ensuring that all early intervention services identified on the IFSP 
are provided in a timely manner to all eligible infants and toddlers 
with disabilities, including Native American families and children 
residing on reservations.
    4. Service Coordination: DES is ensuring that each eligible 
family has a single service coordinator who: (1) Coordinates all 
services across agency lines; (2) serves as the single point of 
contact for the family to help parents obtain the services and 
assistance they need; (3) facilitates timely delivery of available 
services; (4) seeks appropriate services necessary to benefit the 
development of each child served for the duration of the child's 
eligibility; and (5) ensures that all infants and toddlers and their 
families receive appropriate prior written notice and

[[Page 10834]]

understand their procedural rights and safeguards.

IV. Funding and Work Plans

    During the term of the Compliance Agreement, DES is eligible to 
receive Part C funds if it complies with the terms and conditions of 
this Agreement and all other provisions of Part C not addressed by 
this Agreement.
    This Compliance Agreement specifies the goals and timetables 
required for DES to come into full compliance with its Part C 
obligations in each of the four areas. DES is required to submit 
documentation concerning its compliance with enumerated activities, 
goals and timetables. Included in this Compliance Agreement are two 
individual work plans (Attachments A and B), which address the 
previously enumerated areas of noncompliance with Part C 
requirements. These work plans include measurable outcomes, goals/
objectives, activities to achieve the goals, target completion dates 
for each activity and goal, and ways to verify compliance with the 
work plans during the three-year term of this Agreement. A report on 
progress made under these work plans, reflecting activities/goals 
met, any obstacles and other information as to progress shall be 
submitted by DES quarterly to OSEP. This reporting shall begin the 
final day of the third month following the effective date of this 
Agreement, and shall continue quarterly throughout the term of this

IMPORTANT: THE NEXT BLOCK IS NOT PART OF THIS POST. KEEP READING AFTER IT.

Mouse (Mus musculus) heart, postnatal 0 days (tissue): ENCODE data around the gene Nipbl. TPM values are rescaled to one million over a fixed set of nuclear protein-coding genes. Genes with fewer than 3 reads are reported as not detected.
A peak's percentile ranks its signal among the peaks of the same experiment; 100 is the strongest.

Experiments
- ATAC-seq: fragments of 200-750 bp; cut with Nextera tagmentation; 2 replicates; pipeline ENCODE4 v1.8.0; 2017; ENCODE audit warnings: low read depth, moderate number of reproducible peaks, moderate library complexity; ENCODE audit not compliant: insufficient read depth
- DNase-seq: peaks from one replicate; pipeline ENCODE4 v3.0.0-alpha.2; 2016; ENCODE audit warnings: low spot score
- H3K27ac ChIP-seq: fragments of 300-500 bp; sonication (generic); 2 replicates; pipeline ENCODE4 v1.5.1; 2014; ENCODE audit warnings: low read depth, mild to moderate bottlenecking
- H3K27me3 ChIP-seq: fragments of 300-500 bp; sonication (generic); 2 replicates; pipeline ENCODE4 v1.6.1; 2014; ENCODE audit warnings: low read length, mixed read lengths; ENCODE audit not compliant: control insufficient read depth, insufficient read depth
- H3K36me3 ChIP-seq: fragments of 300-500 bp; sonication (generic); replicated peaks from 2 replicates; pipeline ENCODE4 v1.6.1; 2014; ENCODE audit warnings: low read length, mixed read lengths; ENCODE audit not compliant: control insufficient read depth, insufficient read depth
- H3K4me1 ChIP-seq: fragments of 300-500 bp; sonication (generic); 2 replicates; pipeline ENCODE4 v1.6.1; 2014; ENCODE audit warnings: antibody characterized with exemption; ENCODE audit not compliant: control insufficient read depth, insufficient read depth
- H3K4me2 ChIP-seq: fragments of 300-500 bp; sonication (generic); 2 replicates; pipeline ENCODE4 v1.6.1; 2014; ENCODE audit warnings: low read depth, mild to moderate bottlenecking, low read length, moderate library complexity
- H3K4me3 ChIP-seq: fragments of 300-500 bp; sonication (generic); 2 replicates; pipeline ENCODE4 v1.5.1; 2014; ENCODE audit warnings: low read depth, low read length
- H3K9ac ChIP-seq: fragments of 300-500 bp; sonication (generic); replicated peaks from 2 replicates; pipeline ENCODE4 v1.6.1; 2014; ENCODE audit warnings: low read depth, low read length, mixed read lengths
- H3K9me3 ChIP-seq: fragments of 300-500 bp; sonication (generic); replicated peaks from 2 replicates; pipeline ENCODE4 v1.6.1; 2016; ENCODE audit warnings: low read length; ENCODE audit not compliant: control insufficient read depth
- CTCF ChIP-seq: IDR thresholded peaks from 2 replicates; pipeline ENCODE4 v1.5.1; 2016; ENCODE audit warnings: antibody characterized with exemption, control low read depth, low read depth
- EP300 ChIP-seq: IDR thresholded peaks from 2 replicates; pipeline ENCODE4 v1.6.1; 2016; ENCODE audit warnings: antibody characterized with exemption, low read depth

Agreement. Attachment C, DES/AzEIP's Program Self-Assessment and 
Monitoring Cycle, supports Attachment A, General Supervision, and 
describes the schedule for monitoring programs within the State.
    Amendments to this Compliance Agreement must be made in writing. 
If DES determines that any items in the work plans need to be 
changed or items need to be deleted/added, DES will promptly submit 
to OSEP in writing any requests for changes to the work plans and 
the terms of this Compliance Agreement. Within five working days of 
receipt of any such request, OSEP shall acknowledge via e-mail or 
letter that the request was received and the date of receipt. OSEP 
will respond in writing within a reasonable period of time to DES's 
written requests for amendments. OSEP will review proposed 
amendments for any activities to achieve compliance including tasks, 
timelines and reporting requirements; DES is not required to 
implement those activities that are the subject of proposed 
amendments and are pending review by OSEP until OSEP has provided 
its response regarding those activities. Any requests for amendments 
to the compliance agreement by the State will be responded to in 
writing by OSEP.

V. Current Status, Goals/Measurable Outcomes and Verification

Area 1: General Supervision

    Current Status: The Department's 2000 Monitoring Report found 
that DES did not have a method for identifying and correcting 
noncompliance with Part C requirements. OSEP's March 15, 2004 letter 
following its December 2003 verification monitoring visit to the 
State confirmed that, although DES had piloted a partial monitoring 
system, it did not have in place a monitoring system to ensure the 
monitoring of all entities that provide Part C services as well as 
monitoring for all Part C compliance requirements. In addition, the 
March 15, 2004 letter documented that DES did not have in place 
methods to ensure the correction of any identified noncompliance.